11 December 2023

    Markets leap back to life in November, but where to from here?

    Ashley Gardyne

    Chief Investment Officer

    Ashley Gardyne

    Chief Investment Officer

    November was a rewarding month for investors in most asset classes, with global share markets jumping 9% and global bonds gaining 5%. Investor optimism returned as data indicated that inflation seems to be under control in many economies, and central banks hinted they may be done hiking interest rates. As year-end approaches, it’s a good time to reflect on the year in markets and consider what 2024 may bring.

    A strong November rebound for share markets

    After a weaker period for markets in September and October, global share markets leapt in November and closed the month near their high point for the year. The MSCI World Index gained 9.2%, recording its biggest monthly surge in three years. The US market gained 8.9%, while closer to home the New Zealand and Australian markets gained 5.3% and 4.5% respectively. Global bond markets, which had until November been under water for the year, gained 5.0% for the month. It was also a strong month for our KiwiSaver and Managed Fund portfolios.

    Investors have gained confidence in recent weeks as inflation and economic growth data (particularly in the US) suggests that central banks may be able to pull off a soft landing – or a cooling of the economy and inflation that doesn’t tip us into a recession. Data released in November showed that US consumer prices overall were flat in the prior month and rose just 3.2% from a year earlier. Inflation is getting closer to the US Federal Reserve’s 2% target and is down two-thirds from its peak of 9.1% in June 2022. At the same time as inflation has slowed, recent US GDP data showed that the economy grew at a 5.2% annualised rate last quarter. Commentary from central bankers around the world now also supports the narrative that interest rates have peaked, and that rate cuts are potentially on the agenda for 2024.

    While the US economy is showing resilience, the New Zealand economy has more question marks. Unemployment, while still low, has ticked up from 3.4% to 3.9% this year, consumer confidence is near all-time lows, and retail sales have declined 3.4% over the last year. Higher interest rates are impacting New Zealand households, as are lower house prices (down 9% compared with last year). The weaker domestic backdrop is one reason the New Zealand share market (-1% in the year to 30 November) hasn’t rebounded like many global markets this year. 2023 was another good reminder of the importance of client portfolios being internationally diversified.

    Market backdrop supportive, but beware of short-term predictions

    This time last year investors were pessimistic about the ability of central banks to rein in inflation, and there was a widespread view that many economies would fall into recession in 2023. But the worst fears rarely play out in markets, and in hindsight late 2022 was a great time to be investing, with global share markets up c.18% since the start of this year.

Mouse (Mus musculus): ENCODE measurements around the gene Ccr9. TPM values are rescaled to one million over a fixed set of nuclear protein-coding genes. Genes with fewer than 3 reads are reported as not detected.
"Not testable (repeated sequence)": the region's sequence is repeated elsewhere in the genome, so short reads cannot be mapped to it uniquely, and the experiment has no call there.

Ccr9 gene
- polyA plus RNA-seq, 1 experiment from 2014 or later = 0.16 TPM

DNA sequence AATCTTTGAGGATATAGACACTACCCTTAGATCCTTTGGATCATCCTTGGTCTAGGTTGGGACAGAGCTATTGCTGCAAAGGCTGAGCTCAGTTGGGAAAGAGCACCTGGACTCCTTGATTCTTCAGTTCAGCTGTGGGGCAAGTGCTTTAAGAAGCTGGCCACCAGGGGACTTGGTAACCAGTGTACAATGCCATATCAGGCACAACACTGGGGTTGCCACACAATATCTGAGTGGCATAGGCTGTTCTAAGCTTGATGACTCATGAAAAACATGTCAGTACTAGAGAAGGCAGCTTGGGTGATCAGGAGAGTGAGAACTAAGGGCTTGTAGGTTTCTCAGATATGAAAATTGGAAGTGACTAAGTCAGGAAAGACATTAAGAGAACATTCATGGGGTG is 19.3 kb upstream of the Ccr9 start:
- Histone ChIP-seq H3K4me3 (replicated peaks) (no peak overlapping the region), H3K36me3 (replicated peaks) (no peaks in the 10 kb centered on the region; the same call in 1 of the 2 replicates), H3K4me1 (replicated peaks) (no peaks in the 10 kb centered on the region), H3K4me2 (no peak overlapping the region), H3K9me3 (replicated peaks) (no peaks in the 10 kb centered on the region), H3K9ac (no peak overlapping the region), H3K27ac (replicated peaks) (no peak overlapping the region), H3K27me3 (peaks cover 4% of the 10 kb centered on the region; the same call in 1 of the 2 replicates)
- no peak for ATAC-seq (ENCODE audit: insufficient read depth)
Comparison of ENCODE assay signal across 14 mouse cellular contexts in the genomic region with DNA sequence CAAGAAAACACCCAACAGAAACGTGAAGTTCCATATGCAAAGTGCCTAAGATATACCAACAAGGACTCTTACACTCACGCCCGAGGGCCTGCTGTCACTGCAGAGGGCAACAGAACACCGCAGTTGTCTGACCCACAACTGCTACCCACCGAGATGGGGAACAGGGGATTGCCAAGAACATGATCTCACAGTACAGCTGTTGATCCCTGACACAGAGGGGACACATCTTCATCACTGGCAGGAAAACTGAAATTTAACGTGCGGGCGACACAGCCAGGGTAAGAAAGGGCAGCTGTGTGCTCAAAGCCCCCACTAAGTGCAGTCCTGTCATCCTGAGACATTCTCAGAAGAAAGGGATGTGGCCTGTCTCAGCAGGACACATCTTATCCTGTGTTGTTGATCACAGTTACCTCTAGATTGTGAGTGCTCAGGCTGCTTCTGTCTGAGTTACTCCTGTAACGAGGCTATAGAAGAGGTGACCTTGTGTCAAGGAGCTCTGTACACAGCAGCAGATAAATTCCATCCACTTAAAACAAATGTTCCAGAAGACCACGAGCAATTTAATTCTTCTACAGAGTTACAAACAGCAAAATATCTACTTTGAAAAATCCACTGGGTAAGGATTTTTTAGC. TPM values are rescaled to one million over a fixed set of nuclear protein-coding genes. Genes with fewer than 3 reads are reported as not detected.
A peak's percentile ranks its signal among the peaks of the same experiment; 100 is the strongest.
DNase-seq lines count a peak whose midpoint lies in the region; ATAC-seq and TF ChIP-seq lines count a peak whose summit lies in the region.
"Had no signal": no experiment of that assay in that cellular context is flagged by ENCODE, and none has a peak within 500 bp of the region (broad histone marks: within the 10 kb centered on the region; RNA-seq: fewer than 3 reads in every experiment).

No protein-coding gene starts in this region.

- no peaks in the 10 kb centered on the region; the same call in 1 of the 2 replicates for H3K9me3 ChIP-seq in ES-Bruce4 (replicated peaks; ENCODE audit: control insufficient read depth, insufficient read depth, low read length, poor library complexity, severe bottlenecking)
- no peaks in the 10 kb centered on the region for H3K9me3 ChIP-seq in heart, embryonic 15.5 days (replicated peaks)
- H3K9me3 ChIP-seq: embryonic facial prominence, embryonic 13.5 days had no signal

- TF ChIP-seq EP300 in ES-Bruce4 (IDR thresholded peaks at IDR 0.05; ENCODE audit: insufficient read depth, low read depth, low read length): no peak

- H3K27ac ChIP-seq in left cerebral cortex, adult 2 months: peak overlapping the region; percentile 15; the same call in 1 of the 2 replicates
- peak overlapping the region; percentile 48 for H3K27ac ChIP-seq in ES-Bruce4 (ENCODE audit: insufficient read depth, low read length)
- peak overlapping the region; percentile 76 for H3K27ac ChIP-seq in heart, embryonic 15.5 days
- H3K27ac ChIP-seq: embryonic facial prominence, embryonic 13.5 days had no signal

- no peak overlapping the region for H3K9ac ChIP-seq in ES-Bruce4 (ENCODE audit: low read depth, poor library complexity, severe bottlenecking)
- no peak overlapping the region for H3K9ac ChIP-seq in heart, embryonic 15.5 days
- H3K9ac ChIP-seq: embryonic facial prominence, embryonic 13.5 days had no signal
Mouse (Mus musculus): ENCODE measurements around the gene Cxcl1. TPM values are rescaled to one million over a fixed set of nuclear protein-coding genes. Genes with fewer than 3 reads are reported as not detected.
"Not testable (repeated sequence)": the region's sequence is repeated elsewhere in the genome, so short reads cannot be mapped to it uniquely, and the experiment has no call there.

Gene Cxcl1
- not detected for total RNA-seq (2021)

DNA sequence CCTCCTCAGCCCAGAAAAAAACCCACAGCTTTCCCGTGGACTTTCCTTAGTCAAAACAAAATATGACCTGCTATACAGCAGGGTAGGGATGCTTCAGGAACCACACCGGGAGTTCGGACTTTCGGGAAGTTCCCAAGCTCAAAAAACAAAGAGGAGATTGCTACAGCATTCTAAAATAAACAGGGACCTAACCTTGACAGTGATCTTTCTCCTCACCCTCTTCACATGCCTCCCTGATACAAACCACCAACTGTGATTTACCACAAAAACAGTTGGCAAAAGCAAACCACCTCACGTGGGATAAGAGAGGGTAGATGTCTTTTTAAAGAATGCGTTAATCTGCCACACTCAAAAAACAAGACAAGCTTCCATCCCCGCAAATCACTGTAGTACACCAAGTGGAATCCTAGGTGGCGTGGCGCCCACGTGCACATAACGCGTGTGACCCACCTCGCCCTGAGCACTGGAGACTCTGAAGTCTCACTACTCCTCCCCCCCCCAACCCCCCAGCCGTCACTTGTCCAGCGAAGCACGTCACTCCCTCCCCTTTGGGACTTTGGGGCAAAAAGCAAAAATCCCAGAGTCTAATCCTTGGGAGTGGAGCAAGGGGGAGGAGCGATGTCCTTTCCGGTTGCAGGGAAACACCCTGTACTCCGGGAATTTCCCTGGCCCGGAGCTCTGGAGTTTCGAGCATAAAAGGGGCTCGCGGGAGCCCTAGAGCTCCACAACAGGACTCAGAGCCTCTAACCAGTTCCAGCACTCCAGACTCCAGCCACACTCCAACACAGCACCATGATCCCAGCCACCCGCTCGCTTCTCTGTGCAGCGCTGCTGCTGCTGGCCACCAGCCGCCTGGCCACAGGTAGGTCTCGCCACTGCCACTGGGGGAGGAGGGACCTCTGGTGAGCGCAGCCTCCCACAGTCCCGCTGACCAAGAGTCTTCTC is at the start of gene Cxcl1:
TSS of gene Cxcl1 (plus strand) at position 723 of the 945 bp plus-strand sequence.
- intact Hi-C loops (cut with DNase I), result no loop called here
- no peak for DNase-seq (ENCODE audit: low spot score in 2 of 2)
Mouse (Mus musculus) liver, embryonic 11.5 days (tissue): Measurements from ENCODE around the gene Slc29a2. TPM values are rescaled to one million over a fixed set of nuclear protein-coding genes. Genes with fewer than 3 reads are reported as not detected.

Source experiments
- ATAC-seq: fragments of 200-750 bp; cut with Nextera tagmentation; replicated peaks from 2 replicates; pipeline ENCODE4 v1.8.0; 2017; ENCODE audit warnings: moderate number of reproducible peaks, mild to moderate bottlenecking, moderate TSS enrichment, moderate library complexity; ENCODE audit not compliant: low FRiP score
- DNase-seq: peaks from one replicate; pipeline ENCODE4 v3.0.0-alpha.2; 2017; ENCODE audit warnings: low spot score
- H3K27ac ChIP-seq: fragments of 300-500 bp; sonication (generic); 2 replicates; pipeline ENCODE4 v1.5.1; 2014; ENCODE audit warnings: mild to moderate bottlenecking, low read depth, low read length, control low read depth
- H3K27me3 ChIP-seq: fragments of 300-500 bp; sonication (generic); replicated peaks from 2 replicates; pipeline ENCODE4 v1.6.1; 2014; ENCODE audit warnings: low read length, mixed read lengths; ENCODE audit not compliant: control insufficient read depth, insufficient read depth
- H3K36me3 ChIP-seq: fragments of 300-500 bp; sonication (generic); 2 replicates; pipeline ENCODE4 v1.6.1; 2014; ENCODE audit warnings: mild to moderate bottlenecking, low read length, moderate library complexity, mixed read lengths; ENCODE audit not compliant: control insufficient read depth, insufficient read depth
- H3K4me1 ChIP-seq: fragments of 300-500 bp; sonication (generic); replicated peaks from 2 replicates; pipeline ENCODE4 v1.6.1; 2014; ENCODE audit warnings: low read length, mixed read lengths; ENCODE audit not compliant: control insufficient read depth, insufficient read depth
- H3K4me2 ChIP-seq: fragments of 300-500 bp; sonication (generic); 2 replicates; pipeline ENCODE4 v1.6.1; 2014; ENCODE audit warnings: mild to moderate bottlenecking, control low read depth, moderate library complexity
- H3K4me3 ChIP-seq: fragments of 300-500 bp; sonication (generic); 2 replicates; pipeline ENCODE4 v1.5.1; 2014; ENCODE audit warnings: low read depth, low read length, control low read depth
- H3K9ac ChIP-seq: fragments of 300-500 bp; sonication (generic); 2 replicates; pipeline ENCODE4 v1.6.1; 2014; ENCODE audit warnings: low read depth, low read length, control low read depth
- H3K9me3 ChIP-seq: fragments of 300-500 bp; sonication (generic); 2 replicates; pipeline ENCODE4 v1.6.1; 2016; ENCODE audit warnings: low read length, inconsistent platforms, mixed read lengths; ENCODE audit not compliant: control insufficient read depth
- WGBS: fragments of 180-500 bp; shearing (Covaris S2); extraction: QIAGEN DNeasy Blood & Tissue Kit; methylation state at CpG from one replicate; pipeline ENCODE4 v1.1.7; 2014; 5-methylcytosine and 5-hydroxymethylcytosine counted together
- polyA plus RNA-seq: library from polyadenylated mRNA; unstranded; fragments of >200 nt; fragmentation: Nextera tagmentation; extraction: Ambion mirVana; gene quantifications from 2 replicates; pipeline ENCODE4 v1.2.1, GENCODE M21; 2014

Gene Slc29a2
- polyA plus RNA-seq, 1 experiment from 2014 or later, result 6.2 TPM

That said, interest rate increases take several quarters (often up to 18 months) to have their full effect, which means there is still likely to be more economic fallout from this interest rate hiking cycle. While the chances of an economic soft landing have increased, there are still risks that could derail the economy and markets.

    While the economic backdrop is uncertain, asset valuations and yields appear reasonable, and help compensate for this uncertainty.

    Long term interest rates ended November higher than they started the year, boding well for future returns for bond investors. With inflation subsiding, bond investors now have the prospect of positive real returns (ie. after inflation) for the first time since the start of the COVID pandemic. As the chart shows, the real yield on US 10-year Treasury Inflation-Protected Securities (TIPs) climbed above 2% recently – the highest level in 15 years.

    US 10 year TIPS yield (real)
    Source: Bloomberg

    While equity markets have moved higher in 2023, this is largely due to a handful of large-cap growth stocks (Apple, Microsoft, Alphabet, Meta, Amazon, Nvidia and Tesla). Excluding these companies, the US market would have gained only c.2% this year. Corporate earnings have also been resilient in 2023, meaning that market valuations excluding these seven growth companies are in-line with or below long-term averages.

    None of this is a prediction of how markets may perform in the short-term. It is just to say that the economic backdrop is more supportive than it was a year ago, and that market valuation levels look reasonable relative to their history.

    Optimism about the longer-term outlook

    While short term market predictions are notoriously unreliable, longer term asset class forecasts tend to be far more reliable. Returns over longer periods are driven more by the growth in the economy, corporate earnings and the dividends companies pay. Short term sentiment-driven changes in valuation multiples have less of an impact.

    In December each year JP Morgan publishes detailed forecasts of expected asset class returns over the following 10 years. This year’s report shows that while expected long-term returns have come down slightly from last year’s predictions, the current environment of higher interest rates and lower valuation multiples sees them forecasting materially better returns than they did two years ago (and returns broadly in-line with the long-term history).

    This is another reason we remain optimistic about the outlook for long-term investors.

    JP Morgan long term market return forecasts
    Source: JP Morgan

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